• Pigments; secondary colors of light
  • Color subtraction
  • Filters and shadows

~18 Qs

One-Dimensional Kinematics:

  • Vector vs. scalar; examples
  • Distance vs. displacement; speed vs. velocity
  • Average speed and average velocity; versus instantaneous values
  • Acceleration - definition, units, direction, equation, calculations of a
  • Representing motion by dot diagrams; constant speed vs. accelerated motion
  • Representing motion by position-time and velocity-time data
  • Representing motion by position-time graphs; meaning of shape and slope of plots; determination of velocity; relating the motion to graph features
  • Representing motion by velocity-time graphs; meaning of shape, slope and area of plots; determination of displacement and acceleration; relating the motion to graph features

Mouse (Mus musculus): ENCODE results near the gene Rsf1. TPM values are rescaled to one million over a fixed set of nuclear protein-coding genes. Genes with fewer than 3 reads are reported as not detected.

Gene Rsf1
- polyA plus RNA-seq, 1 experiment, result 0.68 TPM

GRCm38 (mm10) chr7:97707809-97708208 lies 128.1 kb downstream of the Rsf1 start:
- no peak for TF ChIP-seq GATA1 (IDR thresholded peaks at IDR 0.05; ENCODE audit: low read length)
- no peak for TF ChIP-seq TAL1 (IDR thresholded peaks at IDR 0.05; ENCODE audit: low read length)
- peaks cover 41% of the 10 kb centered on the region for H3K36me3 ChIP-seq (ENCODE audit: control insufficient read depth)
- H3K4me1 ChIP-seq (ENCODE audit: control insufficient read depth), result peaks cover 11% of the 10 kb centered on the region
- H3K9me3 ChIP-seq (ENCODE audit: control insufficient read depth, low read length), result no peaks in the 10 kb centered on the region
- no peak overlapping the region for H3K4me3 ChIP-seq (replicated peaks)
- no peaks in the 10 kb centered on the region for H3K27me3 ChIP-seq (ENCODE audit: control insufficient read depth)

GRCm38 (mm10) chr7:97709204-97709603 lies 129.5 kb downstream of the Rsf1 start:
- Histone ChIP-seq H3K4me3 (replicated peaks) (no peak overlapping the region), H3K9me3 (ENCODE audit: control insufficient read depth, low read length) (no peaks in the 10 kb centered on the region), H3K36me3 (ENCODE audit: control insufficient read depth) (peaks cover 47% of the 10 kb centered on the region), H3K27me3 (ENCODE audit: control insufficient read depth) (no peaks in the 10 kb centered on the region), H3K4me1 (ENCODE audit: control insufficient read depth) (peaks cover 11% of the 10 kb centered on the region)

• Kinematic equations and problem solving
  • Free fall scenarios and problem solving

~23 Qs

Vectors and Projectiles:

  • Vector vs. scalar; examples; direction
  • Vector addition - graphical method; component method; resultant
  • Vector resolution; vector components; trigonometric analysis
  • Relative velocity; riverboat problems (3 basic questions)
  • Independence of perpendicular components of motion
  • Projectile concepts - definition; acceleration, velocity, dot diagram, vector diagrams
  • Projectile mathematics - horizontally launched projectiles; non-horizontally launched projectiles

~23 Qs